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Can you come up with the 'big idea' and follow through?

By unknown | May 17, 2007 | COMMENTS [ 0 ]

So you've got the brilliant idea that will shape the next generation?

So you've got the brilliant idea that will shape the next generation?

In our previous publication, you must have gone through a soul-searching process to find out if you are a true entrepreneur.

If not, do not despair. These articles will continue to outline the entrepreneurial process for you to truly find out if this is for you.

One of the processes one has to go through once the killer idea is realised is to evaluate its feasibility.

You have to test the idea for success and acceptability in the market. Research has proved that entrepreneurs can derive business ideas from anywhere.

Some sources of new business ideas are:

l Socioeconomic changes - when poverty levels drop, increase or stabilise, and economic conditions change, there are new market demands by those entering the mainstream economy.

l New segments in the market - different segments in the market create different needs to be filled.

For example, since 1994 in South Africa there is a new segment of the market known as the "black middle class" or "new elite blacks" created by those who were previously left outside economic activities.

This factor, plus more people trying to open their own businesses, has created more market needs for service delivery.

l Changes in technologies lead to new production and new manufacturing processes that require extra machinery and equipment, and better ways of delivering services or resources that create new firms.

Since the 1990s dotcom bubble, or the entrance of the Internet, new firms have been created that are now online or Internet- based market leaders providing jobs to millions and making millions of rands.

l Requirements for new products for better lifestyles. Cellphones did not exist in the early days but are now an everyday commodity.

l Frustrations with the way things are done presently could bring about the need for a change that might be a new business idea.

Why entrepreneurship became so important in South Africa and the world as a whole

If one takes the time to scan the environment today, some things make it obvious that changes in business are needed.

There is a need for new ideas, new companies and new ways for Africa to reach its goals of halving poverty by 2014.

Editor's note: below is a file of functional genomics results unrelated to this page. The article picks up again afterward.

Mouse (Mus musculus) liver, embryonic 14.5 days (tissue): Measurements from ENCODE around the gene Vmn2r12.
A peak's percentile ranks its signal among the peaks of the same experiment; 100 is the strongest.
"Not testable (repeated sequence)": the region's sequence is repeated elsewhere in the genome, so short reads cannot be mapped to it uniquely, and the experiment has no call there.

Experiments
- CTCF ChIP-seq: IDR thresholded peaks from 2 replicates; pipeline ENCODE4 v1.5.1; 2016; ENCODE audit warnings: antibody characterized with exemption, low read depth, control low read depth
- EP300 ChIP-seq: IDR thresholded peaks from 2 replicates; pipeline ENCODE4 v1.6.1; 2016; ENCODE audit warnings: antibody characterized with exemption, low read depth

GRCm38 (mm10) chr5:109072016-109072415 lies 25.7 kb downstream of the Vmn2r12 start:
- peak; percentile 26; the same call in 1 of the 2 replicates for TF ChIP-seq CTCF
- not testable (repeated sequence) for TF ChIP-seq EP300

For instance, Statistics South Africa has revealed that since 1994 South Africa has been faced with the challenges of re-integration into world markets as a global economy, while atthe same time positioning itself to realise the high expectations of its populace.

To achieve the objectives of economic growth through competitiveness, on the one hand, and employment generation and income redistribution as a result of this growth on the other, various strategies have been implemented to stimulate and support micro, small and large businesses in South Africa.

The growth and development of the micro-enterprise and small business sector is acknowledged by most interest groups and policy makers as being of critical importance to South Africa's ability to address the serious problems of unemployment.

You might wonder why our country and the continent suddenly woke up to the reality that small to medium enterprises are needed.

l Entrepreneurs account for 40percent to 60percent of the South African gross domestic product.

l Small businesses are the fastest-growing economic sector in South Africa and the largest job providers worldwide.

These facts suggest that, if your idea is feasible, you have a better chance of receiving support, mentorship and what you need for success.

This also proves that it is important for entrepreneurs to scan the environment in which they plan to launch their idea so that they can identify sectors, changes in the economic environment and other factors that enable success.

When you crack the big idea, you'll feel it in your soul. The trick is to focus and not delay.


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